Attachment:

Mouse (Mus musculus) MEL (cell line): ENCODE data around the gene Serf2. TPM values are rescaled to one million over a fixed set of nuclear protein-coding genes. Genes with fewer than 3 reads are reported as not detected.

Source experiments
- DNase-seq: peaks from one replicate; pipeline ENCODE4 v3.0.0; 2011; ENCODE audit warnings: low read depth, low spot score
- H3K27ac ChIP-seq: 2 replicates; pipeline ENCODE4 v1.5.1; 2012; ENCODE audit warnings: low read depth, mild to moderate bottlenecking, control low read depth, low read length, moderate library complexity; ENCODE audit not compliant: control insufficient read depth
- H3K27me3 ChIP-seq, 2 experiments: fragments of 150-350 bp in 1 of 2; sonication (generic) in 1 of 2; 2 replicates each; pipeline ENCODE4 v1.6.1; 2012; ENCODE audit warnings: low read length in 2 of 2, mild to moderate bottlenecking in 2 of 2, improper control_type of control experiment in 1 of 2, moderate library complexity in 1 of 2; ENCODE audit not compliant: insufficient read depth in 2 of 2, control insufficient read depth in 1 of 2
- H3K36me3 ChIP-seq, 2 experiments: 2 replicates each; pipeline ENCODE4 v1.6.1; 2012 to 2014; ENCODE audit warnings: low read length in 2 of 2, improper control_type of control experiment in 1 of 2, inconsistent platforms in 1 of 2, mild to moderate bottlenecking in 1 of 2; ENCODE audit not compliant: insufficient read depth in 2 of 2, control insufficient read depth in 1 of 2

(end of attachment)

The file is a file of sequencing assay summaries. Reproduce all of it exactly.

Mouse (Mus musculus) MEL (cell line): ENCODE data around the gene Serf2. TPM values are rescaled to one million over a fixed set of nuclear protein-coding genes. Genes with fewer than 3 reads are reported as not detected.

Source experiments
- DNase-seq: peaks from one replicate; pipeline ENCODE4 v3.0.0; 2011; ENCODE audit warnings: low read depth, low spot score
- H3K27ac ChIP-seq: 2 replicates; pipeline ENCODE4 v1.5.1; 2012; ENCODE audit warnings: low read depth, mild to moderate bottlenecking, control low read depth, low read length, moderate library complexity; ENCODE audit not compliant: control insufficient read depth
- H3K27me3 ChIP-seq, 2 experiments: fragments of 150-350 bp in 1 of 2; sonication (generic) in 1 of 2; 2 replicates each; pipeline ENCODE4 v1.6.1; 2012; ENCODE audit warnings: low read length in 2 of 2, mild to moderate bottlenecking in 2 of 2, improper control_type of control experiment in 1 of 2, moderate library complexity in 1 of 2; ENCODE audit not compliant: insufficient read depth in 2 of 2, control insufficient read depth in 1 of 2
- H3K36me3 ChIP-seq, 2 experiments: 2 replicates each; pipeline ENCODE4 v1.6.1; 2012 to 2014; ENCODE audit warnings: low read length in 2 of 2, improper control_type of control experiment in 1 of 2, inconsistent platforms in 1 of 2, mild to moderate bottlenecking in 1 of 2; ENCODE audit not compliant: insufficient read depth in 2 of 2, control insufficient read depth in 1 of 2